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FEAR: A Revelation

I have heard several definitions of “fear”, but this is what rings most true to me:


Fear is the anticipation of negative consequences generally due to False Evidence Appearing Real.


In my view, fear is like a shard of broken glass. It is inherently dangerous, and if treated without caution and thoughtful purpose, will most likely hurt us. However, if handled properly it can be a useful tool and even protect us. Some have also taken this further and learned to turn it into art meant to inspire others by relating beauty, transparency, change and tranquility.


A recent encounter with personal fear lead me to a question. After thinking through my past, I came to an understanding of it.


Is it safer/better to live in fear and hide from it? Or with fear and confront it?


I, like most transgender people I know, had a sense very early in my life that I was different. I didn’t feel quite right in my body or in the role I thought I was expected to fill in society due to the gender I was born with. I was a girl who was born a boy. I was afraid. If I were found out, people would hate, shun, and hurt me because I was a girl that was born a boy. I was a very observant child. The evidence I began to gather of how people would treat me if I were to break with societies norms was generally negative. Growing up in Los Angeles, I had known, and was no stranger to other LGBTQ+ people. But for all the smiles and laughter, I saw more sorrow and tears. There always seemed to be more of a downside than an upside, which was a barricade in expressing my true sense of self.


After leaving home and venturing out into the world, I lived in places, which did not have a lot of LGBTQ+ presence. My desires to express my femininity were suppressed even more by my fear to the point of turning into a hermit. I was too afraid of letting something slip and giving others around me the slightest bit of suspicion. I also had a hard time relating to people in general because I never really knew my true self. I learned to wear masks of masculinity. Although, I did express myself in a few gender fluid ways in order to keep myself sane.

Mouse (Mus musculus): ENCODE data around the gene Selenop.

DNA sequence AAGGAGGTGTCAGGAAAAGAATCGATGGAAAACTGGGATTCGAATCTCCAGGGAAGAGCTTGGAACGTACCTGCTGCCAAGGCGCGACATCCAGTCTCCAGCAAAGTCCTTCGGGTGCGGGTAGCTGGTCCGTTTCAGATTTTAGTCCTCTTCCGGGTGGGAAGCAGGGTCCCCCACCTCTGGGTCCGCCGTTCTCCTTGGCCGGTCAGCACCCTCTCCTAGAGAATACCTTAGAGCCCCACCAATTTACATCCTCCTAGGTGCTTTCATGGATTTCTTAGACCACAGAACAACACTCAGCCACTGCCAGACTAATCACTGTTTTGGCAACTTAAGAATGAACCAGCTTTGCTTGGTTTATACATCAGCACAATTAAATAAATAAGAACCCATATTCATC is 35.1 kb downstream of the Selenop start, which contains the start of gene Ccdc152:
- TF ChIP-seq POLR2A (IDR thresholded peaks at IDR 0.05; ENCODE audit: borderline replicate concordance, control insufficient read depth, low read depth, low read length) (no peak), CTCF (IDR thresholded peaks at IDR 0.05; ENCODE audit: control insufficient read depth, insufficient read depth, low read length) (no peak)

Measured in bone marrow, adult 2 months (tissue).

Around 2012 I moved to Ashland in the Rogue Valley of Southern Oregon. After I left a job working retail in Medford, I found a new career with a wonderfully accepting company. For the first time I was in a position, city, and community where my fear became unfounded. For 40 years, I lived and hid in fear of who I am in order to protect myself. I saw and met multiple transgender people who had embraced themselves authentically as I wanted to and were generally happy.


After talking to them I realized they had the same fear I did. But, they were actually happier being true to themselves and living with their fear instead of living in their fear. I feel living in it would have prevented them from becoming, or having, what they truly want. This is when I found the courage to be my authentic self; to say to the world, “This is me!” Like them, I finally realized I didn’t need to live in fear.


Am I still afraid people will hate, shun, and hurt me because I am a woman who was born a man? Yes! Am I opening myself up to potential attacks and hates? Yes. The difference is, I now live with that fear, ready to confront it, instead of hiding away in that fear. With this decision, I have opened myself up to a greater certain happiness and joy I never would have found living in fear.


This was just one instance of fear holding me back. Now as I encounter other fears I know that no matter where I am or what I’m doing, I’d rather live with fear...truly enjoying the good times, than in it...afraid of what potentially could happen.


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